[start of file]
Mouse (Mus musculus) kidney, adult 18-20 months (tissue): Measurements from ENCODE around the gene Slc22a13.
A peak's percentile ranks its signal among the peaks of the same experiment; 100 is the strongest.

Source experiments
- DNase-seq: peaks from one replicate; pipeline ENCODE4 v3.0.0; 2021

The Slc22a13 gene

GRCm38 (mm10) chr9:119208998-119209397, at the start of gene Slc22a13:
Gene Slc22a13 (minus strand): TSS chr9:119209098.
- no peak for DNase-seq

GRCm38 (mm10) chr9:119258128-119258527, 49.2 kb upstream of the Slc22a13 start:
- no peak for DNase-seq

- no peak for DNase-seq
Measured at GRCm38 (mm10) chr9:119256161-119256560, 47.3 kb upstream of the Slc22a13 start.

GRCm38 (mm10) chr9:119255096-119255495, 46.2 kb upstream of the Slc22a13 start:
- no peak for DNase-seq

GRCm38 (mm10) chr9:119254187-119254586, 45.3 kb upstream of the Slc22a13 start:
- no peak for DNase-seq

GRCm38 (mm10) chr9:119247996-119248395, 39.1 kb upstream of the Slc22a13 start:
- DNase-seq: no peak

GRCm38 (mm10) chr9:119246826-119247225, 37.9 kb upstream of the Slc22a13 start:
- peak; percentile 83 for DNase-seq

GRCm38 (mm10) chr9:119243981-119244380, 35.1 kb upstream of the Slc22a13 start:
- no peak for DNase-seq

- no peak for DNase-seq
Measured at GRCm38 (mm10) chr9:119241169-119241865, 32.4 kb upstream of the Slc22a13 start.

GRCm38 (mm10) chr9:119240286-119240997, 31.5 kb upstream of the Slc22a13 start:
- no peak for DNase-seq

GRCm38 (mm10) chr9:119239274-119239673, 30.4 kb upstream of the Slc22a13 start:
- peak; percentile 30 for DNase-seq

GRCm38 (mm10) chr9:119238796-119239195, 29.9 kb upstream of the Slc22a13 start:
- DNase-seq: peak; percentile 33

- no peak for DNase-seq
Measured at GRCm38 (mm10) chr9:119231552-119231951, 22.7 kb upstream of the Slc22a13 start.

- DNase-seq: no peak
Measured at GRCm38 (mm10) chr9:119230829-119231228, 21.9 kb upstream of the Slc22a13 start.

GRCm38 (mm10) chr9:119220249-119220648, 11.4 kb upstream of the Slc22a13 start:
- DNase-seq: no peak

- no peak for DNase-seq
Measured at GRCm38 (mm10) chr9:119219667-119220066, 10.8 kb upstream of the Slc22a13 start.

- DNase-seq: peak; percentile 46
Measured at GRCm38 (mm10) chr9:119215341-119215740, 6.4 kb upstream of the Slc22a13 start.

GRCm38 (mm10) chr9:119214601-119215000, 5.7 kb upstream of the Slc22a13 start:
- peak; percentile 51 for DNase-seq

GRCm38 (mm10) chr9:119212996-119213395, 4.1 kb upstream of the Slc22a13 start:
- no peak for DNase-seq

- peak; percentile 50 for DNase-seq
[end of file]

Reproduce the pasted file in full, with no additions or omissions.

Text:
Mouse (Mus musculus) kidney, adult 18-20 months (tissue): Measurements from ENCODE around the gene Slc22a13.
A peak's percentile ranks its signal among the peaks of the same experiment; 100 is the strongest.

Source experiments
- DNase-seq: peaks from one replicate; pipeline ENCODE4 v3.0.0; 2021

The Slc22a13 gene

GRCm38 (mm10) chr9:119208998-119209397, at the start of gene Slc22a13:
Gene Slc22a13 (minus strand): TSS chr9:119209098.
- no peak for DNase-seq

GRCm38 (mm10) chr9:119258128-119258527, 49.2 kb upstream of the Slc22a13 start:
- no peak for DNase-seq

- no peak for DNase-seq
Measured at GRCm38 (mm10) chr9:119256161-119256560, 47.3 kb upstream of the Slc22a13 start.

GRCm38 (mm10) chr9:119255096-119255495, 46.2 kb upstream of the Slc22a13 start:
- no peak for DNase-seq

GRCm38 (mm10) chr9:119254187-119254586, 45.3 kb upstream of the Slc22a13 start:
- no peak for DNase-seq

GRCm38 (mm10) chr9:119247996-119248395, 39.1 kb upstream of the Slc22a13 start:
- DNase-seq: no peak

GRCm38 (mm10) chr9:119246826-119247225, 37.9 kb upstream of the Slc22a13 start:
- peak; percentile 83 for DNase-seq

GRCm38 (mm10) chr9:119243981-119244380, 35.1 kb upstream of the Slc22a13 start:
- no peak for DNase-seq

- no peak for DNase-seq
Measured at GRCm38 (mm10) chr9:119241169-119241865, 32.4 kb upstream of the Slc22a13 start.

GRCm38 (mm10) chr9:119240286-119240997, 31.5 kb upstream of the Slc22a13 start:
- no peak for DNase-seq

GRCm38 (mm10) chr9:119239274-119239673, 30.4 kb upstream of the Slc22a13 start:
- peak; percentile 30 for DNase-seq

GRCm38 (mm10) chr9:119238796-119239195, 29.9 kb upstream of the Slc22a13 start:
- DNase-seq: peak; percentile 33

- no peak for DNase-seq
Measured at GRCm38 (mm10) chr9:119231552-119231951, 22.7 kb upstream of the Slc22a13 start.

- DNase-seq: no peak
Measured at GRCm38 (mm10) chr9:119230829-119231228, 21.9 kb upstream of the Slc22a13 start.

GRCm38 (mm10) chr9:119220249-119220648, 11.4 kb upstream of the Slc22a13 start:
- DNase-seq: no peak

- no peak for DNase-seq
Measured at GRCm38 (mm10) chr9:119219667-119220066, 10.8 kb upstream of the Slc22a13 start.

- DNase-seq: peak; percentile 46
Measured at GRCm38 (mm10) chr9:119215341-119215740, 6.4 kb upstream of the Slc22a13 start.

GRCm38 (mm10) chr9:119214601-119215000, 5.7 kb upstream of the Slc22a13 start:
- peak; percentile 51 for DNase-seq

GRCm38 (mm10) chr9:119212996-119213395, 4.1 kb upstream of the Slc22a13 start:
- no peak for DNase-seq

- peak; percentile 50 for DNase-seq